Big Pharma But Not Such Big Money

There is a general view that Big Pharma companies are unduly successful. When the BBC argues that the industry is way too profitable and overcharges for new medicines, people accept this as fact.  When Sen. Elizabeth Warren, a potential candidate for the U.S. Presidency, says that large drug companies have grown “wealthy beyond imagination”, most nod their heads in agreement.  These types of statements paint Big Pharma as a profit making machine that needs to be controlled like Wall Street and Big Oil.

However, facts can get in the way of such arguments. Recently, Tracy Staton of FiercePharma published a list of “The top 15 pharma companies by 2014 revenue” and the data presented are pretty surprising. The list contains all of the traditional Big Pharma players: J&J, Novartis, Roche, Pfizer, Sanofi, Merck, GSK, AstraZeneca, Bayer, AbbVie, Lilly and Bristol-Myers Squibb, as well as some relative new comers: Gilead Sciences, Teva, and Amgen. These 15 companies amassed 2014 sales of just under $527 billion. That sounds pretty impressive. However, these same companies had 2013 sales of about $514.5 billion, and so the year on year growth was only 2.4%. (It should be noted that these revenues represent the total income that each company had across all of its businesses and not just drug sales.)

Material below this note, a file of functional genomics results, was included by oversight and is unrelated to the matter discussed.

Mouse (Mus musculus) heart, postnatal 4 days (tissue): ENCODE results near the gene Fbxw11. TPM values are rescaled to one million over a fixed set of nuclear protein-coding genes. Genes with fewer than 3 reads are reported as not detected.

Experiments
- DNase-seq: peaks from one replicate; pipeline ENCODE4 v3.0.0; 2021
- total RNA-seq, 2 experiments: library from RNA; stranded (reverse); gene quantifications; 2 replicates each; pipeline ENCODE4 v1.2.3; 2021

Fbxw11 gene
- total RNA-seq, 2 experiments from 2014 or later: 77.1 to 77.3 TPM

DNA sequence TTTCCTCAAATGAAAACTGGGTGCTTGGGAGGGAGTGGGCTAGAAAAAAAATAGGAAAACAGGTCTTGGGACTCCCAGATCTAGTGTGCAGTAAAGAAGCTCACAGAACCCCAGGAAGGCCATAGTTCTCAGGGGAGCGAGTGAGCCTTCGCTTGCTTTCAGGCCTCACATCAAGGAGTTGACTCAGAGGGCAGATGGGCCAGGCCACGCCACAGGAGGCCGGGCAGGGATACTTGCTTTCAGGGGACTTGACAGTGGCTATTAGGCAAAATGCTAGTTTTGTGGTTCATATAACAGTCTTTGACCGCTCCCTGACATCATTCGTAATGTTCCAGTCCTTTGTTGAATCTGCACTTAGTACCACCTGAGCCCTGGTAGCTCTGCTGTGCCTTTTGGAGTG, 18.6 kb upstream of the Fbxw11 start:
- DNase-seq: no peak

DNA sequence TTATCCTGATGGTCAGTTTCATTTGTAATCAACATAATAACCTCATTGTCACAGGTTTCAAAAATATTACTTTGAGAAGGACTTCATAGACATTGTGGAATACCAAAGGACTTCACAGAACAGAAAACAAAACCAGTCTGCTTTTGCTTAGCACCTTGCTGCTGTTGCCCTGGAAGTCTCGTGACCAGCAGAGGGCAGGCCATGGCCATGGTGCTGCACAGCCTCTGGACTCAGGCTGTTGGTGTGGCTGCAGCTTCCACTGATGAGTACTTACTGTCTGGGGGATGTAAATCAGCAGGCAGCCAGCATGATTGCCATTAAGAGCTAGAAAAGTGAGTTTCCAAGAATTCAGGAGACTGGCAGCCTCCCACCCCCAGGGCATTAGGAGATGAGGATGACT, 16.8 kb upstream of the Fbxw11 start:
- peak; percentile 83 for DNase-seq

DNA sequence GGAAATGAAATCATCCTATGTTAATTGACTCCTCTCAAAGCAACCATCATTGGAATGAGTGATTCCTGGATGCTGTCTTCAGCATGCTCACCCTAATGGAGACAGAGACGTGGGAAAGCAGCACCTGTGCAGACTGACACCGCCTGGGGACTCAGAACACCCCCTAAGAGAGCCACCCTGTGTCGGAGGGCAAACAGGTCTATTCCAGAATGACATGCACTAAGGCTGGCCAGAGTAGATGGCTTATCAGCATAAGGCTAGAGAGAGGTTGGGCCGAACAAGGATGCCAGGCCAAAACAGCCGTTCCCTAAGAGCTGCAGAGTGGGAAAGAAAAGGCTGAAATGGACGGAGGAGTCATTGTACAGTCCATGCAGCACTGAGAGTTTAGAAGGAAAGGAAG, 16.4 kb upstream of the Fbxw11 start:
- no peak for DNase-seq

Looking at the individual company data is even more revealing. J&J’s revenues increased by slightly more than $3 billion (4%), Roche grew by $1.3 billion (2.7%), Amgen was up by roughly $1.4 billion (7%), Bayer rose by $1.3 billion (5%), and AbbVie grew by almost $1.2 billion (5.8%). These gains are pretty reasonable. However, they were off-set by some significant declines. Pfizer revenues decreased by almost $2 billion (3.8%), Merck was off $1.8 billion (4%), GSK was down $3.65 billion (8.8%), and Lilly dropped $3.5 billion (15%).

Essentially, 14 of the top 15 companies had total 2015 revenues comparable to those of 2013. The difference maker in 2014 was Gilead Sciences. Thanks to their hepatitis C drug, Sovaldi, Gilead saw its revenues soar from $10.8 billion in 2013, to almost $24.5 billion in 2014. Without this $13.7 billion increase in sales, the 2014 revenues for the top 15 companies would have slightly decreased from the previous year. Clearly, 2014 was not a banner year. Furthermore, it is possible that this sales trend will continue.

In the wake of revenue stagnation and/or decline, a number of these companies have announced cost cutting measures. Unfortunately, R&D is not immune to such cuts. In recent weeks, GSK announced significant job eliminations in their Research Triangle and Philadelphia labs.  Similar steps are being taken by Pfizer in yet another R&D reorganization, and by Sanofi with the elimination of its cancer R&D group in Boston. These cuts, along with others that have been occurring over the past few years, diminish Big Pharma’s capacity to capitalize on the incredible new breaking science in the fundamental causes of disease.

Big Pharma critics are not likely to be sympathetic to the plight of these companies. However, as the revenue figures for 2014 show, the industry in not exactly rolling in dough despite claims to the contrary. Discovering and developing important, new medicines is more challenging than ever, and these revenue figures show that. The pharmaceutical industry is certainly not above criticism, but claims that companies are wealthy beyond imagination are far from the truth.

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Big Pharma But Not Such Big Money
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